Day 12: The Secret of Purple

Day 12

The Secret of Purple


After the storms, snails began to creep out of nearby farms and slither across sidewalks and roads.

As I was jogging, I jumped over them like Jack Nicholson’s obsessive compulsive character avoiding sidewalk cracks in As Good as It Gets.

It was around then I began to wonder, did the Ancient Greeks have any myths or theories about snails?

After a bit of research, I discovered a brief reference from Greek poet Hesiod. He believed observing a snail climbing up a stalk signified it was time to harvest.

Snails were also used in Ancient Greek medicine to treat skin inflammation and made into a form of syrup to soothe a cough and even treat ulcers.

But what I found most fascinating was the ancient obsession with the color purple, and all thanks to a sea snail.

The Secerte of Purple

 Hercules and the Secret of Purple

It all began with Heracles:

Heracles was the guardian deity of the Phoenician city of Tyre. One day he was strolling the shores of the eastern Mediterranean with the beautiful nymph, Tyrus.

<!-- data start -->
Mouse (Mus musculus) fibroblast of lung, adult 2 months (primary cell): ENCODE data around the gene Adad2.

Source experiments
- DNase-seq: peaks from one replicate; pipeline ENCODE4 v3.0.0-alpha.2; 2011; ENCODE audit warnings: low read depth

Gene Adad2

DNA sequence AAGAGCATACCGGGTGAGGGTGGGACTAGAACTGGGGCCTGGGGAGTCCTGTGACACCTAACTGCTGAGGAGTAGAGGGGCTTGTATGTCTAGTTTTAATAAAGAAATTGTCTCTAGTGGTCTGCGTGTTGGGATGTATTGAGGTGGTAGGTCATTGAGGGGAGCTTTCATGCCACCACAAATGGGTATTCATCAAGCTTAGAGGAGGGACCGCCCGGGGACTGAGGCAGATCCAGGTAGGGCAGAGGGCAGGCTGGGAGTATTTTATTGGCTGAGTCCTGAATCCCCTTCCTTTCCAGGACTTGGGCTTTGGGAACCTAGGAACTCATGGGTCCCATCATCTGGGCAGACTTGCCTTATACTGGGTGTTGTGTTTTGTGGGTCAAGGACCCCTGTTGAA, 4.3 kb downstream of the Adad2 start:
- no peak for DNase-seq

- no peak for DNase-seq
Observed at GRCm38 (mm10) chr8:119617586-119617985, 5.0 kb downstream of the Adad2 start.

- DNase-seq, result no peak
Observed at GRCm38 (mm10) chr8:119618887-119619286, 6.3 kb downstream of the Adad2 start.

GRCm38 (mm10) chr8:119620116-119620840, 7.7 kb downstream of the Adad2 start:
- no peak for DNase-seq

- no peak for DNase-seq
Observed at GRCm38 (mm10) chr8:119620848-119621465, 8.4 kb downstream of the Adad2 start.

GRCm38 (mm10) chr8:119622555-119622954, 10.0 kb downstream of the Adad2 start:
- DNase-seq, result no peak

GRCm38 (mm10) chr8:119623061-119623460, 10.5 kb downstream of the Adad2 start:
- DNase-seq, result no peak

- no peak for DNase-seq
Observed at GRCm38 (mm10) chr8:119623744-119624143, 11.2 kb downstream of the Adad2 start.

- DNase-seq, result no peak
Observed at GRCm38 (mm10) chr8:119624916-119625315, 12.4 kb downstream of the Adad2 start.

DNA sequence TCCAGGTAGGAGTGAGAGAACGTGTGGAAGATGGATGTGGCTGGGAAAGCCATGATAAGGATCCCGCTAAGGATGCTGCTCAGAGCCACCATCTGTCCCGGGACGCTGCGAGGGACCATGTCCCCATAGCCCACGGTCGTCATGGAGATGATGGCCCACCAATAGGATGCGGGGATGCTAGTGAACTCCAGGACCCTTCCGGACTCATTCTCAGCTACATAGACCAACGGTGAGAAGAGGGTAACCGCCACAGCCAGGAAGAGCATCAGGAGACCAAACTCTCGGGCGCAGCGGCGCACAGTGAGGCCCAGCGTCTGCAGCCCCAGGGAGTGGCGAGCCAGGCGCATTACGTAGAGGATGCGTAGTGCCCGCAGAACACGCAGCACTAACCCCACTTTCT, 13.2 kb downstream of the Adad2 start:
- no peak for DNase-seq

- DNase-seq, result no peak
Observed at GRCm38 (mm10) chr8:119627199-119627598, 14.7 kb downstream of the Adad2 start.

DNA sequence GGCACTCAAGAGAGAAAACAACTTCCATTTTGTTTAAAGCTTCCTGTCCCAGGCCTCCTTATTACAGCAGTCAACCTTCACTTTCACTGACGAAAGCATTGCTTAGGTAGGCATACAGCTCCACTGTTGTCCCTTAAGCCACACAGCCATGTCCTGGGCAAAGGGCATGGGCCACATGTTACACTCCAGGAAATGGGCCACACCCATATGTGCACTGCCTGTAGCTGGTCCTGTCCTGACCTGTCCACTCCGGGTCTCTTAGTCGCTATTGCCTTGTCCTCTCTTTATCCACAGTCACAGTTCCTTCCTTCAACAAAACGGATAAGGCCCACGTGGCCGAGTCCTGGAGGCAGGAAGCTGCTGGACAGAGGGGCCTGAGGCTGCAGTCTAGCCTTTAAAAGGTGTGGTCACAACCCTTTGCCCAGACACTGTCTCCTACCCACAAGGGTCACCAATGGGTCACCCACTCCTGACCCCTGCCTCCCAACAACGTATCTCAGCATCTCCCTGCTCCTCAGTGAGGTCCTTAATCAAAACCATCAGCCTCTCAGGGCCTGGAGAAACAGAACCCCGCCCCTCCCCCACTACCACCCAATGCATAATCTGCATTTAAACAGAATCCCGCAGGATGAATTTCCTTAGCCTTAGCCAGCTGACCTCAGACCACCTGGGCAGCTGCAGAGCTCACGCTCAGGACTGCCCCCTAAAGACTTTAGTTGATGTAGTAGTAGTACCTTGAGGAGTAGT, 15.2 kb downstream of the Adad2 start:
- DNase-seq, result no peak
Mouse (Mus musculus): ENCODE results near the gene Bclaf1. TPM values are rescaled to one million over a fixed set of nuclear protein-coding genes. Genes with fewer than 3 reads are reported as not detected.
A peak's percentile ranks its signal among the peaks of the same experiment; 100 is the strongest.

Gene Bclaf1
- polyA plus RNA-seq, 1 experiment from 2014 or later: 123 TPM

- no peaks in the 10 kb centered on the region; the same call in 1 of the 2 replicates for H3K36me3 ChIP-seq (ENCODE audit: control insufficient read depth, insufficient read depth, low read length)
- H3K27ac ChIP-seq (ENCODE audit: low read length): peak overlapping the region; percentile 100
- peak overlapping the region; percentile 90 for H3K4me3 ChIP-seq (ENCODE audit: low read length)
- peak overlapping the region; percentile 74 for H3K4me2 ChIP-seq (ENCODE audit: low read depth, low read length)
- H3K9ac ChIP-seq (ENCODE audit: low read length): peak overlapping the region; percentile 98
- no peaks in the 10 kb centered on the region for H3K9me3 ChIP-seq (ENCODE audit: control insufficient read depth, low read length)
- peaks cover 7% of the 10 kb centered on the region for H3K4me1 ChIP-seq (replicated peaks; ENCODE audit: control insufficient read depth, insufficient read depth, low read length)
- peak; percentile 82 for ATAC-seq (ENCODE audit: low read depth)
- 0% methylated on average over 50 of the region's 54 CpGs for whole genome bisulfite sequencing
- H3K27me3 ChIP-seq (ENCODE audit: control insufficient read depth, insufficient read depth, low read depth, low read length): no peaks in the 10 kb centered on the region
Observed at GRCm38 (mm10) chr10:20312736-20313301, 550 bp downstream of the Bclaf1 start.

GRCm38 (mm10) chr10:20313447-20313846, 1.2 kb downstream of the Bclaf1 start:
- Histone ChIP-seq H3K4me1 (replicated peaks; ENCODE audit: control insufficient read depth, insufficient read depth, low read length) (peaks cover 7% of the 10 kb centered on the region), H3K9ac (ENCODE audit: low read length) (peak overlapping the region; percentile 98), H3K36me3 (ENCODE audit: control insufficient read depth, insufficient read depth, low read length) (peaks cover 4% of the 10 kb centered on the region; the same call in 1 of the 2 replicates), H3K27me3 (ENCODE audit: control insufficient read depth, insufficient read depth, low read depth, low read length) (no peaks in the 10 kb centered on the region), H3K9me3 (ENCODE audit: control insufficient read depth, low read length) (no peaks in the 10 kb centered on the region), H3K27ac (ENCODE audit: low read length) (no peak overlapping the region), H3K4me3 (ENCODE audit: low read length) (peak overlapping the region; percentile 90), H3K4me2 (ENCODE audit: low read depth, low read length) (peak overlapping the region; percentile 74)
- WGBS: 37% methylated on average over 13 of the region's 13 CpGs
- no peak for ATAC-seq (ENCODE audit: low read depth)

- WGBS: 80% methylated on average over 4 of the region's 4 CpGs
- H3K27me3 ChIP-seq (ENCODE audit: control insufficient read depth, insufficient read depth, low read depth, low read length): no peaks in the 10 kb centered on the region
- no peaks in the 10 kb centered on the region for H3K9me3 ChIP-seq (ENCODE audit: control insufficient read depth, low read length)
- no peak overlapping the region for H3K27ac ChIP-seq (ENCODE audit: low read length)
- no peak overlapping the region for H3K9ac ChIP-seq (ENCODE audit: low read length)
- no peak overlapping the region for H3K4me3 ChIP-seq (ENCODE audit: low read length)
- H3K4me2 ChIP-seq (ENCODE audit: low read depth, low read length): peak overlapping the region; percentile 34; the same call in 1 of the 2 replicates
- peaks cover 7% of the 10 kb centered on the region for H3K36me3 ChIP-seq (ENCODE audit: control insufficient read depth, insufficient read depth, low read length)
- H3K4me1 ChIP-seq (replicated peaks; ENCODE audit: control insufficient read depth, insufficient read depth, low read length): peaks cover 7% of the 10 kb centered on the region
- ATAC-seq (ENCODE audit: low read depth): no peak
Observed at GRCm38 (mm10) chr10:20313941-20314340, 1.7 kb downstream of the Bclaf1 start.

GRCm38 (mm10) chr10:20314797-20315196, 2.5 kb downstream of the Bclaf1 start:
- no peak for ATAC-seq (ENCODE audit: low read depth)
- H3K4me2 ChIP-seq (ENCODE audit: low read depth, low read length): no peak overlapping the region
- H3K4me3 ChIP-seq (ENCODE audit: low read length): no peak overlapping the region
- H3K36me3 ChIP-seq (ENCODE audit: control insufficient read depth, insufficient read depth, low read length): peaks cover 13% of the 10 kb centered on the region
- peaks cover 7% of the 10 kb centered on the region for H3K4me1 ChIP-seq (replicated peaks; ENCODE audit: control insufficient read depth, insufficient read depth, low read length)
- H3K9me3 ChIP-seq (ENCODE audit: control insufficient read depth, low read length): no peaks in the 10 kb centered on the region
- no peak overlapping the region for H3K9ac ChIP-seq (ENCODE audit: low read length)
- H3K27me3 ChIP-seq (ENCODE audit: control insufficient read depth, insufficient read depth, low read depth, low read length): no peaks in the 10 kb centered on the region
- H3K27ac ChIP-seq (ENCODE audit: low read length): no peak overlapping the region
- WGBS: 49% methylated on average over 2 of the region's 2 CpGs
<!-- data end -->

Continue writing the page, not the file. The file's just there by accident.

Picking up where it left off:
His dog found and chomped into a murex shell which turned its mouth a brilliant purple.

Tyrus immediately fell in love with this color. She declared to Heracles that she would sleep with him – but only if he made her a garment in this new color.

Heracles obliged and Tyrian purple dye was born.

Tyrian purple became so famous throughout the ancient world  that Greeks began to refer to Tyre as the “Land of the Purple”.

Obsession with this color swiftly spread to Rome. Much later, Pliny the Elder wrote that Tyrian purple was the “color of clotted blood” and  “brightens every garment, and shares with gold the glory of the triumph”.

It was said that Tyrian purple was worth more than gold. And understandingly so. Producing the dye was no easy task. It required hundreds of thousands of snails to yield just one ounce of purple dye.


Today, I suppose we take colors for granted. But how I wish I could travel back in time to the agora and witness  the reaction of the average Ancient Greek glimpsing purple fabric for the first time.


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